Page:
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Enterprise High football players Brayson Richard (left) and Amari Griffen run through a drill during a recent summer workout.

The Enterprise Wildcats enter their fourth week of summer workouts and head coach Rick Darlington.

“Well, they’re eager to work,” Darlington said over the weekend. “I mean, it’s kind of like we picked this up after the break like we were before the break.”

The team worked out in the early offseason from December and January through mid-march — before COVID-19 sacked the school year at that point.

With the resumption of workout this month, Wildcats coaches were eager to see their players return.

“The first thing we were concerned with was losing speed,” Darlington said. “We trained so hard on the speed from December until March. But, actually, 38 percent of our players got faster when we timed them (recently). Only 10 percent got slower. Those are probably the boys that sat on the couch and ate PopTarts and Twinkies for three months.

“The speed was good. We’ve got to build back up some strength and then try to catch up on the straight football that we lost.”

The Wildcats work on all three phases — speed, strength and, of course, football skills. Each one is crucial.

“The kids didn’t lift weights for 2½ months,” the coach said. “Any (strength) gains that we had made from December through March probably aren’t there anymore. We’ve got to get a new baseline and start building up from that.

“We want to get as strong as we can as fast as we can. We can’t sacrifice time in the weight room just to catch up in football. We can’t stop the other things. They’re too important. It’s still all those phases.”

There is time to work on all three areas. The Wildcats will work the next two weeks, then take week following the Fourth of July off.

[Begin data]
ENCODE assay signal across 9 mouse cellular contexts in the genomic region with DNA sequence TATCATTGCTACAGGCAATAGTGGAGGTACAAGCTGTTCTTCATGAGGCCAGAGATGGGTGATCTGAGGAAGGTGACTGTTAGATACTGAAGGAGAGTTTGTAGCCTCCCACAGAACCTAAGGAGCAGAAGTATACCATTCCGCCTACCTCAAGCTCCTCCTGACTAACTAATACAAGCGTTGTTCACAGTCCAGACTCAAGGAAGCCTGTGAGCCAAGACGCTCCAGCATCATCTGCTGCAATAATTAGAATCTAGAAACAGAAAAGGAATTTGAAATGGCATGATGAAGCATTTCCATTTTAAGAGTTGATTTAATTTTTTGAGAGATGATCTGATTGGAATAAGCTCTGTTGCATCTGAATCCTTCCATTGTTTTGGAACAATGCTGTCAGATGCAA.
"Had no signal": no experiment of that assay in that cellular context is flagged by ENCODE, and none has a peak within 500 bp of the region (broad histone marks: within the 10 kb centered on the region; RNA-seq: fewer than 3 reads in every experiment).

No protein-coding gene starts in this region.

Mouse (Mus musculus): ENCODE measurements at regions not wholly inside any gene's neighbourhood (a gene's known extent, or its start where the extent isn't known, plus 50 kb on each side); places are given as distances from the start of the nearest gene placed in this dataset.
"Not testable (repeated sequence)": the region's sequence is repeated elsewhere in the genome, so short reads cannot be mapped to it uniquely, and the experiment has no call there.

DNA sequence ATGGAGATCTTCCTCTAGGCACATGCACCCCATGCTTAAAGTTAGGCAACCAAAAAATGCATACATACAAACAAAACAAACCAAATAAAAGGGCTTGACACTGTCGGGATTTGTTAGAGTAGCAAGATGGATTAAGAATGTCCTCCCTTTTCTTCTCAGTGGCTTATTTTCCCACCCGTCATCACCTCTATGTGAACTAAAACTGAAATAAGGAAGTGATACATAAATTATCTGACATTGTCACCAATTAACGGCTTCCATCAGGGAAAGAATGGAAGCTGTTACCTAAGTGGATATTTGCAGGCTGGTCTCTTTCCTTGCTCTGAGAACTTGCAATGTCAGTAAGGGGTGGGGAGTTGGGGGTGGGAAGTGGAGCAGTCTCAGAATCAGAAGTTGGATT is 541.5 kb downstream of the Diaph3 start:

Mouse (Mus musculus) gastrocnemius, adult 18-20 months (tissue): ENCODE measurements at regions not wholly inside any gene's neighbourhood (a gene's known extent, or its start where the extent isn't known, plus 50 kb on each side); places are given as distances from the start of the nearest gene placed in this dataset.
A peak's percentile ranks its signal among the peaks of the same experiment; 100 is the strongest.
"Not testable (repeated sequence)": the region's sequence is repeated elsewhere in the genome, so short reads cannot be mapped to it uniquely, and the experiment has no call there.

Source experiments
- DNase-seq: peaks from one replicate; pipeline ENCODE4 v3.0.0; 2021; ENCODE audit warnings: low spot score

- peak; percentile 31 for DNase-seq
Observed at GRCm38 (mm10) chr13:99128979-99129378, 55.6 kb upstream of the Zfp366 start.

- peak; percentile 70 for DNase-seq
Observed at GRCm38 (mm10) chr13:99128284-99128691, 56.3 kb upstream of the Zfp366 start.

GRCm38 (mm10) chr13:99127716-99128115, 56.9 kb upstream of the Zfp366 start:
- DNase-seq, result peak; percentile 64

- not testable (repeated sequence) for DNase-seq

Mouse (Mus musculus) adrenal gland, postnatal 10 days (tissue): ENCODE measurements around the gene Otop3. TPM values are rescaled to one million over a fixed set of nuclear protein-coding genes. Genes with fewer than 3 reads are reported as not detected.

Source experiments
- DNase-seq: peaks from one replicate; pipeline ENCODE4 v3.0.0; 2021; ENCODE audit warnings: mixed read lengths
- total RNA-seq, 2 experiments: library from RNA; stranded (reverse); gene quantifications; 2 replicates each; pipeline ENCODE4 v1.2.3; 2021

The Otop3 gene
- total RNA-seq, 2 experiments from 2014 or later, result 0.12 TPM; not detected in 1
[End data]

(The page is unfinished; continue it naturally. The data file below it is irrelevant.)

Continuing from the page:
“Then when we come back we’ll only have two weeks until we start,” Darlington said.

The coach also noted that July will offer more extended football time.

“June, we’re not going quite as long as we might next month because we have so many kids that play football and basketball,” Darlington said. “The kids that do both, they come in at 7:30 (a.m.) and do football until 10:30 and then go to basketball at 11. We’ve got to get them out of there on time to get them in with (head coach) Rhett (Harrelson) to do basketball.

“I think Rhett’s going to take more time off in July, so we won’t have to have that out-of-here-by-10:30 mentality with the crossover kids, we’ll call them. Right now, our freshmen are coming in at 11, when the basketball kids go to basketball and the other varsity kids are done. We’ll have more time to take our time and not rush as much in July.”

Darlington said the relationship between he and Harrelson benefits both programs.

“It’s great to be able to share the football and basketball kids,” the coach said. “I know Rhett likes it; I like it. I think out of 30 basketball players in his programs 17 play football. That’s pretty rare. I know that we definitely want the basketball-football kids and I know he does, too. We do a good job of sharing them.”

Darlington also spent some of the past weekend sharing ideas with fellow coaches at a clinic. Enterprise hosted the National Single-Wing Symposium.

“It was good. We had about 40 coaches in from around the country — Indiana, Tennessee, Maryland, Virginia, Georgia, North Carolina; pretty much the East,” the coach said. “We had some speakers and stuff like that. It was just single-wing coaches.”

The Enterprise coach discovered most of the national guys still haven’t reunited with their players.

“Everyone’s concerned because they’re not like Alabama. Most schools haven’t gone back yet,” Darlington said. “Florida’s saying July 6. Virginia, nothing. So most people haven’t seen their kids in about four months. We’re ahead of the curve there, thank goodness. I’m glad Alabama’s doing it the way it is.”

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